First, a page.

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As most Canadians know, the province of Nova Scotia sends a very large Christmas tree as a gift to Boston every year to thank her citizens for the help they gave Halifax after the explosion of 1917. I wonder if Donald Trump intends to start collecting a 20-per-cent tariff on that particular softwood lumber, too …

Dave Benjamin, Beaver Bank, N.S.

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‘Shocked & appalled’

Re Critic Of Assisted Dying Made Chair Of Advance-Request Board (April 29): It’s difficult to find the appropriate derogatory adjectives relative to the appointment of Harvey Schipper to chair a working group reviewing advance assisted-dying requests, although the usual “shocked and appalled” comes to mind.

For sure, Dr. Schipper is not impartial, which this issue certainly requires.

It looks like the Liberals are just going through the motions and do not intend any material changes to their disappointing legislation.

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Spiritual? It’s private

Re A Community Divided (April 29): When religions intrude on the public and civic sphere, they can divide communities, even alienate them.

There are those in all religions who believe in theocracy – the rule of the clerics, not the rule of law. Ancient theocratic rules were probably very useful to help govern civic life in homogeneous, pre-democratic societies. In democracies, religion gradually lost public influence with the evolution of secularism, and the separation of church and state. Canada last prosecuted someone under its blasphemy law in 1935.

In the 1960s, pluralistic Canada needed to promote harmony by replacing ethnic nationalism with civic nationalism. To promote harmony now, Canadians need to replace our public theocratic traditions and rituals with a more private focus on the spiritual.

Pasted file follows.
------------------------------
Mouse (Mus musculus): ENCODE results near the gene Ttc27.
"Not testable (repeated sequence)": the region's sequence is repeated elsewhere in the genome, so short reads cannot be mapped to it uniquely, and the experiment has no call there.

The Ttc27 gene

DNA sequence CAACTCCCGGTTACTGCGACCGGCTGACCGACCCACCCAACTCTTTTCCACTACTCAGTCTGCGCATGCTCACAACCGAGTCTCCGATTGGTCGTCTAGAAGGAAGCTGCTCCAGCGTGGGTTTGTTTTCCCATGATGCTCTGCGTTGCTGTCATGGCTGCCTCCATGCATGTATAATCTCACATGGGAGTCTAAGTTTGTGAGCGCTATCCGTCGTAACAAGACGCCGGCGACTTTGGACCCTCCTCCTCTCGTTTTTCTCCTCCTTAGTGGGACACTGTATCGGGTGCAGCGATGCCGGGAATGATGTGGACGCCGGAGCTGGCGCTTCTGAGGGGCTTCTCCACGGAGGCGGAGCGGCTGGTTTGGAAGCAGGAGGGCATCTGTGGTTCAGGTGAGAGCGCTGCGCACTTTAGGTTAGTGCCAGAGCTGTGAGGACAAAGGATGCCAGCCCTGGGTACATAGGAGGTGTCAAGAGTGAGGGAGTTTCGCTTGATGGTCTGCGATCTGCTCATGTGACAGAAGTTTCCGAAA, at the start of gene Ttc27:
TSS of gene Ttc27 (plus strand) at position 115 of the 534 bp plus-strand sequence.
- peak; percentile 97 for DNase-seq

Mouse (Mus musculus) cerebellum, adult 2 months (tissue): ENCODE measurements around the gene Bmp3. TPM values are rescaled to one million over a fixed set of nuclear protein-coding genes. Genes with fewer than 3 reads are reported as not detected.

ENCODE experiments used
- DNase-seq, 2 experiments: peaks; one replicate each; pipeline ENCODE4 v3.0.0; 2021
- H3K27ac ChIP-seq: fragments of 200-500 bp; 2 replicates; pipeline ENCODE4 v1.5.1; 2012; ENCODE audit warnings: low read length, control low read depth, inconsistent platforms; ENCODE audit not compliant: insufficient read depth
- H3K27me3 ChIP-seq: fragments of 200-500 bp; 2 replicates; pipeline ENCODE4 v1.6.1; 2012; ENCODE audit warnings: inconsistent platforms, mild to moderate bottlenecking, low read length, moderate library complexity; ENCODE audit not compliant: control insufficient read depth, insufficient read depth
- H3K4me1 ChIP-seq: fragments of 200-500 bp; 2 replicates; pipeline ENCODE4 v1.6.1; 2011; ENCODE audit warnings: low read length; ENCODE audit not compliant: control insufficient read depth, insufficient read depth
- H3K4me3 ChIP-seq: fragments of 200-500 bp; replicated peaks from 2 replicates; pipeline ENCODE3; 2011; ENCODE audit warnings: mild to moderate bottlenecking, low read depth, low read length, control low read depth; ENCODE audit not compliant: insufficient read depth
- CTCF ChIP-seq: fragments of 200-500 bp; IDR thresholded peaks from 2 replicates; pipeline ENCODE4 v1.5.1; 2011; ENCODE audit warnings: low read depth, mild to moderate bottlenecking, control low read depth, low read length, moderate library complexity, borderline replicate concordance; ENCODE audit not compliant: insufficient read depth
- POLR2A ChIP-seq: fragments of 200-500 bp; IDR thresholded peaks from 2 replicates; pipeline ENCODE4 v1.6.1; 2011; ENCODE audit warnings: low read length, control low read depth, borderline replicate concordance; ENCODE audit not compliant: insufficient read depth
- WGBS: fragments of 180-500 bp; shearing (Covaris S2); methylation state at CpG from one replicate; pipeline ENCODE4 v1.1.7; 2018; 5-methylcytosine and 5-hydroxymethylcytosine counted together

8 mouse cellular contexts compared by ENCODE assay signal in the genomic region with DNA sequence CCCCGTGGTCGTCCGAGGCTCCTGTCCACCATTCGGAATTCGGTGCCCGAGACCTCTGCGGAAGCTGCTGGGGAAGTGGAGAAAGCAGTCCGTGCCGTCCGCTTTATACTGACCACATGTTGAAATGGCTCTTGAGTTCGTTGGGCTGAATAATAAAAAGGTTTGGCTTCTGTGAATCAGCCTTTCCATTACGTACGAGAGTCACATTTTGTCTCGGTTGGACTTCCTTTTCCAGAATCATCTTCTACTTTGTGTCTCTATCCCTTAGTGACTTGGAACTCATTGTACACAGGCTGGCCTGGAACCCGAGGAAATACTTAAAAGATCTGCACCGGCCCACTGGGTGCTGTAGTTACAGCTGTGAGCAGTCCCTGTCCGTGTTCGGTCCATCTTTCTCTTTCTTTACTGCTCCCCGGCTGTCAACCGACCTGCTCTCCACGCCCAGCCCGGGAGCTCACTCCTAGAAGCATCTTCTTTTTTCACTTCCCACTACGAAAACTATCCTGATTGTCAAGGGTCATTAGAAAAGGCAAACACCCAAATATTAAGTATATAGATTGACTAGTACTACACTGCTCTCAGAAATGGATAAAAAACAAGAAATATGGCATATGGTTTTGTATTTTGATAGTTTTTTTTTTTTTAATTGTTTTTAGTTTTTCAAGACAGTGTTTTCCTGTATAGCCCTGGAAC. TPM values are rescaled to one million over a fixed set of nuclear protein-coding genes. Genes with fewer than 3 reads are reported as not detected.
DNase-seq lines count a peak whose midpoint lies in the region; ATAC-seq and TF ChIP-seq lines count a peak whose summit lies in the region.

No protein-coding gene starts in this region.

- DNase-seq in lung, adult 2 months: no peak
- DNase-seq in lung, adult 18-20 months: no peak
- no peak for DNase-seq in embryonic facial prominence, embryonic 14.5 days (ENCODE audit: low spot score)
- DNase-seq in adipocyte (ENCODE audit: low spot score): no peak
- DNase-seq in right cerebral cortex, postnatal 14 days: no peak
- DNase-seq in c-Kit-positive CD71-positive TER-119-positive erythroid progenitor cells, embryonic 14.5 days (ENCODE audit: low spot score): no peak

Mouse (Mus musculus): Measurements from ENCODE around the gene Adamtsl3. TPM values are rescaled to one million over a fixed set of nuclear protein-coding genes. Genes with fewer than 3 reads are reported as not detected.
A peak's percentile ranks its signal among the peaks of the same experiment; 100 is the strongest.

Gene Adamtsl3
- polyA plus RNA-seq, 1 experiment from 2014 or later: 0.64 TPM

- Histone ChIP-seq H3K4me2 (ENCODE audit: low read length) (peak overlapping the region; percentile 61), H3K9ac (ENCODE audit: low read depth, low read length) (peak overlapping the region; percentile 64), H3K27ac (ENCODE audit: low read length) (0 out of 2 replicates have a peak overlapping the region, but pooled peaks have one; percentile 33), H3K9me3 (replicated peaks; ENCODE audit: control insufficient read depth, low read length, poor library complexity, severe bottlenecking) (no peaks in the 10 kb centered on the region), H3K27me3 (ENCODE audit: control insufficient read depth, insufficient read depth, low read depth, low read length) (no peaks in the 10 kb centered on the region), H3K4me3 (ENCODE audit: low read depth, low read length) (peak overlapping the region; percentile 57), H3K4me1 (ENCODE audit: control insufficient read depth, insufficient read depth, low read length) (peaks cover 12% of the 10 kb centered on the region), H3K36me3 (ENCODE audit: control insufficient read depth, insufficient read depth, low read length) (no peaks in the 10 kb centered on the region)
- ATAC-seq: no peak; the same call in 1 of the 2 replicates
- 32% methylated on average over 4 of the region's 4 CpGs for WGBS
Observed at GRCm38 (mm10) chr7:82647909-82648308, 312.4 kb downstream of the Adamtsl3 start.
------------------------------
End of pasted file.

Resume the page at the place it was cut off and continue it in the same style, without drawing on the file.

It is a modest sacrifice which will be yet another strength of Canada.

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Inspired by Joey

It is a rainy Sunday morning in Ottawa as I write this and I have Joey Moss in my heart (Oil King, Sports, May 1).

It is hard to believe almost 50 years have gone by since I was doing a play-by-play radio broadcast of a senior hockey game in Bathurst, N.B. I was all of 23 and our Down syndrome baby of nine months was struggling to live. He had pneumonia. Timothy James Alexander Munson would not make it through the night.

Joey brought me back to what Timmy could have been, an inspiration to our community, and certainly not institutionalized. It seems my life has always evolved around a hockey arena, whether as a rink rat, a player or spectator. That connection continues to this day as a 70-year-old left winger (No. 12), and I imagine Timmy in Joey’s shoes.

What I don’t have to imagine is the inspiration Timmy has been in our lives.

The focus of everything I do as a senator is about him. Working with the Special Olympics movement, the autism community and in other disability environments, it is about inclusion and human rights.

Oiler Jordan Eberle describes Joey Moss as “kind of the backbone of our team.” I want Marty Klinkenberg and Joey to know that just reading Mr. Klinkenberg’s story about Joey takes us far beyond a hockey rink. It goes to the heart of who we are as a nation and the value of inclusion.

Jim Munson, Senator, Ottawa

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Wouldn’t it be nice if the Edmonton Oilers considered putting a statue of Joey Moss beside Wayne Gretzky in front of their arena?

I think Wayne would agree that Joey was and is an inspiration to everyone, just as Wayne was – and in some ways for many of us, I hope, even more so.